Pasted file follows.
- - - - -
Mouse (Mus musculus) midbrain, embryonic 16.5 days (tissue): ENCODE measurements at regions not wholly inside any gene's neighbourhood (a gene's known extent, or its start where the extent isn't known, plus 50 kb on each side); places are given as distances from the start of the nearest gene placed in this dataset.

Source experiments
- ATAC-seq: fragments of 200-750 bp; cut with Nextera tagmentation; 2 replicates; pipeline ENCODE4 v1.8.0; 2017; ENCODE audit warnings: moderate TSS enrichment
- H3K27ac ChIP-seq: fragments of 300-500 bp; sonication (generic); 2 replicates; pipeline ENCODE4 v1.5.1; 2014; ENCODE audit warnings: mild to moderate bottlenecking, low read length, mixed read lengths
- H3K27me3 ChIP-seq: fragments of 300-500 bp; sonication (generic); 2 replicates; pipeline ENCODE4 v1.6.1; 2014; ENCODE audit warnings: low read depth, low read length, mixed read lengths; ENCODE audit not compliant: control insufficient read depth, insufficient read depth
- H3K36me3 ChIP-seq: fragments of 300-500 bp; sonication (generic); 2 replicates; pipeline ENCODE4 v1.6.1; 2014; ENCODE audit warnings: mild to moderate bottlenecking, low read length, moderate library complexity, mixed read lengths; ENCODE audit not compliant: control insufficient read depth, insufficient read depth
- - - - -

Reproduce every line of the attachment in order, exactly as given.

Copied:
Mouse (Mus musculus) midbrain, embryonic 16.5 days (tissue): ENCODE measurements at regions not wholly inside any gene's neighbourhood (a gene's known extent, or its start where the extent isn't known, plus 50 kb on each side); places are given as distances from the start of the nearest gene placed in this dataset.

Source experiments
- ATAC-seq: fragments of 200-750 bp; cut with Nextera tagmentation; 2 replicates; pipeline ENCODE4 v1.8.0; 2017; ENCODE audit warnings: moderate TSS enrichment
- H3K27ac ChIP-seq: fragments of 300-500 bp; sonication (generic); 2 replicates; pipeline ENCODE4 v1.5.1; 2014; ENCODE audit warnings: mild to moderate bottlenecking, low read length, mixed read lengths
- H3K27me3 ChIP-seq: fragments of 300-500 bp; sonication (generic); 2 replicates; pipeline ENCODE4 v1.6.1; 2014; ENCODE audit warnings: low read depth, low read length, mixed read lengths; ENCODE audit not compliant: control insufficient read depth, insufficient read depth
- H3K36me3 ChIP-seq: fragments of 300-500 bp; sonication (generic); 2 replicates; pipeline ENCODE4 v1.6.1; 2014; ENCODE audit warnings: mild to moderate bottlenecking, low read length, moderate library complexity, mixed read lengths; ENCODE audit not compliant: control insufficient read depth, insufficient read depth